26/03/2015 13:47 GMT | Updated 26/05/2015 06:59 BST

Should We Be Encouraging the Use of the F-Word in Construction?

The f-word. It's been making media and social headlines again. With big campaigns like the Everyday Sexism Project aiming to highlight sexism in everyday life, this new wave of feminism is aiming to address a wide array of issues from reducing the pay gap to creating a broader and more diverse range of individuals at the top of trades and professions.

Talk on this issue has hit the engineering industry hard - and boy does it need it. Engineering as a whole has a pathetic nine percent female representation (the lowest in all of Europe). There is also a severe shortage of engineering professionals; Engineering UK's 2015 report predicts that employers will need 1.82million people with engineering skills from 2012-2022 - that's double the number we currently having coming in and would provide a value of £27billion per year from 2022. An appeal towards women would target 50 percent of the population which, on the whole, seems uninterested in an engineering career. Let's face it, the engineering industry could do with targeting every kind of person, male or female to provide some diversity from middle aged white male domination.

Should this topic be discussed more in public, in engineering work places, and on construction sites? Yes. Using the word feminism? Probably not. Most people support the concept of gender equality but many find the word 'feminism' off-putting and negative. I know of many who will hear or see the word and their eyes will glaze over and many men assume that they are themselves under attack.

Few people would publically disagree with the idea that a broader range of cultures and backgrounds would bring in a broader range of ideas and views; what is disappointing is that a large proportion of people are unwilling to acknowledge that we have a problem right now. The following was published in the letters and comments by readers section of a civil engineering magazine:

"Your definition of a feminist as being "an advocate of women's rights on the ground of the equality of the sexes" is just plain wrong. The sexes are not equal. They have many similarities, many things in common, but also many differences. Even one difference is enough to make them different/unequal. They may be said to be complementary, but they are simply not equal. Since, therefore, the ground on which your definition is based is wrong, your whole argument is erroneous. Furthermore, of all the professions, civil engineering, with its close links to construction, and despite changes wrought by the introduction of mechanisation, computerisation and IT, is among the least suited to women. You do protest too much."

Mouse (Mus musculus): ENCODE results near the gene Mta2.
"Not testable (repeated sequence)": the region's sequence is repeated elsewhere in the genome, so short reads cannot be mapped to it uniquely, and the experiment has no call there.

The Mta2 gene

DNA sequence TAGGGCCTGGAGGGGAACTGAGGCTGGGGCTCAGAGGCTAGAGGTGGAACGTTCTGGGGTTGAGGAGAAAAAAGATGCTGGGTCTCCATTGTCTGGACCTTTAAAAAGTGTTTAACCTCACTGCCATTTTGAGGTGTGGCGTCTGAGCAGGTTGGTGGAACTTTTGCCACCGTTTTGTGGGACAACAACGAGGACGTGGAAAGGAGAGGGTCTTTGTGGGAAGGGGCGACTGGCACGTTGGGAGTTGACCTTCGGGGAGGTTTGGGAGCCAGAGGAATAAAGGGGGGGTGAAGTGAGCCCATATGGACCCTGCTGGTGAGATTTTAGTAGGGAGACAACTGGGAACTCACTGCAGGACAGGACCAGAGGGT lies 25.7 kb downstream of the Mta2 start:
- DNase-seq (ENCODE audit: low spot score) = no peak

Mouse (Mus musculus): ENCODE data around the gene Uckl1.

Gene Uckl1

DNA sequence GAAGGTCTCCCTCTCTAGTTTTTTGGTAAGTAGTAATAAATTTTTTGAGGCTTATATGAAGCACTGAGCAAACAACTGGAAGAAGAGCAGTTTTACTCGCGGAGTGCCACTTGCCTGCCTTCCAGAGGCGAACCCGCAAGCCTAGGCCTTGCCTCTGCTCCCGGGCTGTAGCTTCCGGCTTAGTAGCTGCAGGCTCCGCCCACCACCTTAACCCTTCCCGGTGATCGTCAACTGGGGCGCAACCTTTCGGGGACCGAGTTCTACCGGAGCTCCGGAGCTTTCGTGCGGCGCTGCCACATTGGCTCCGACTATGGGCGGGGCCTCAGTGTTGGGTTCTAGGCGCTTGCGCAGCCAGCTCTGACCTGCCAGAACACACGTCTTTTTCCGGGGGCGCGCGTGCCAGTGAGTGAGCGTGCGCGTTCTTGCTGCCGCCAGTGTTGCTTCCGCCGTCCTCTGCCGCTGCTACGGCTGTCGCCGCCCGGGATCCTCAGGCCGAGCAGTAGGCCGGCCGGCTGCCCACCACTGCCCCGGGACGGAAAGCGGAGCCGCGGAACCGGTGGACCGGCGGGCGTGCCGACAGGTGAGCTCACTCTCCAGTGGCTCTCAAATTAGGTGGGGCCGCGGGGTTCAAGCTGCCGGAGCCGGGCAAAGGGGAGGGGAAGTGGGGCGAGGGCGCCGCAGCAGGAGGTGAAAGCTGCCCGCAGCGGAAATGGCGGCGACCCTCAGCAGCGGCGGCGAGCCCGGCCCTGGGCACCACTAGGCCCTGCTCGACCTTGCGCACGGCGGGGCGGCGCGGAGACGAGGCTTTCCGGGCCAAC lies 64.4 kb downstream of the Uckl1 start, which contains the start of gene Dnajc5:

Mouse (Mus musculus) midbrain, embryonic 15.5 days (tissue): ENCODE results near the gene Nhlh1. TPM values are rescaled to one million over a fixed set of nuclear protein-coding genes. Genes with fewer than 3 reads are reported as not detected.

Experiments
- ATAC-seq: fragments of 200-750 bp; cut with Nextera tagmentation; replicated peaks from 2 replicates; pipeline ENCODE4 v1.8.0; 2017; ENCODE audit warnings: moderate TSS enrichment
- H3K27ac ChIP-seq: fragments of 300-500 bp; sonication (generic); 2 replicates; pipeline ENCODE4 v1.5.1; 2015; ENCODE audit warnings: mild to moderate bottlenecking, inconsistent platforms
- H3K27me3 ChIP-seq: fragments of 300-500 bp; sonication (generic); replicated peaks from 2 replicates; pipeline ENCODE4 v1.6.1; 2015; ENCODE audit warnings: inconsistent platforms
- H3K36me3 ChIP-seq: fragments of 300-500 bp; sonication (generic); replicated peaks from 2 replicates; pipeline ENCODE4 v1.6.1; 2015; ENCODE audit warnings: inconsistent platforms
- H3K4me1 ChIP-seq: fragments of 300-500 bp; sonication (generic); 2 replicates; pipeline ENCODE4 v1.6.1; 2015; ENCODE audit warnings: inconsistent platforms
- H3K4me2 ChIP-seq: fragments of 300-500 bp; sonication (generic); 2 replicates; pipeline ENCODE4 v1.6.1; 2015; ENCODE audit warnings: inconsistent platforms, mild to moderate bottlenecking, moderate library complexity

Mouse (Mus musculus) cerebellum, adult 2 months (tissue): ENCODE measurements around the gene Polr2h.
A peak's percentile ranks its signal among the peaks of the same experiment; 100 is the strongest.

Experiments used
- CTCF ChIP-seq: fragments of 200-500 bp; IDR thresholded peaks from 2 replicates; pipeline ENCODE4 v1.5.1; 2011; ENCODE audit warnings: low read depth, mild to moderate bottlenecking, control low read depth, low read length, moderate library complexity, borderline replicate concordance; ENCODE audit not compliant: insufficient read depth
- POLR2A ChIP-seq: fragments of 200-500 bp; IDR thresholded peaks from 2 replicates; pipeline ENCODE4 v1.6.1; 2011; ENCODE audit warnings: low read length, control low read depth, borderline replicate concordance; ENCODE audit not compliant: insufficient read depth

The worry is that it is not just outdated dinosaurs within the industry that take this view. I have met a number of girls who have said that their parents (and more alarmingly their teachers!) have questioned whether engineering is a good career for them. The industry has a huge PR issue with plenty of ill-informed myths. Parents: the industry is not the same as it was twenty years ago and it's very definitely a worthwhile career for all genders!

Whether his views on a definition are true or not, the label or definition isn't the issue. It is the ideas, sentiments and beliefs behind it that count. Whether you like the word "feminism" or not, it's about equal rights for both sexes. Men should not be stereotyped, told to "man up" and behave in a way that society has historically imposed through a macho culture. Women should be treated fairly and with as much respect as their male colleagues. There are issues that affect both sexes. For example, re-evaluating paternity leave for new fathers to allow couples to decide how the split between mother and father should be divided.

Civil engineering and construction doesn't need to be the preserve of men. I am a woman. A woman who has worked in design offices, in different countries, with universities, and out on construction sites: I am at a complete loss as to why construction would not suit women. From operatives to apprentices to civil engineers to site managers to commercial and support staff: women should not feel disadvantaged in any way. The industry provides all kinds of roles from design office to outdoor activities, local country offices to jetting around the world. You choose your path and your role as best suits you.

In the workplace and on construction sites, we should be getting people to talk about equality. In a majority male industry, it shouldn't be down to women to fix the issue alone. Both sexes should be discussing the issues of equality and equal access, calling out those with unacceptable views. Regardless of using the word 'feminism' or not, men and women should feel empowered to speak out on behalf of both sexes. The f-word isn't just about women, it's about everyone.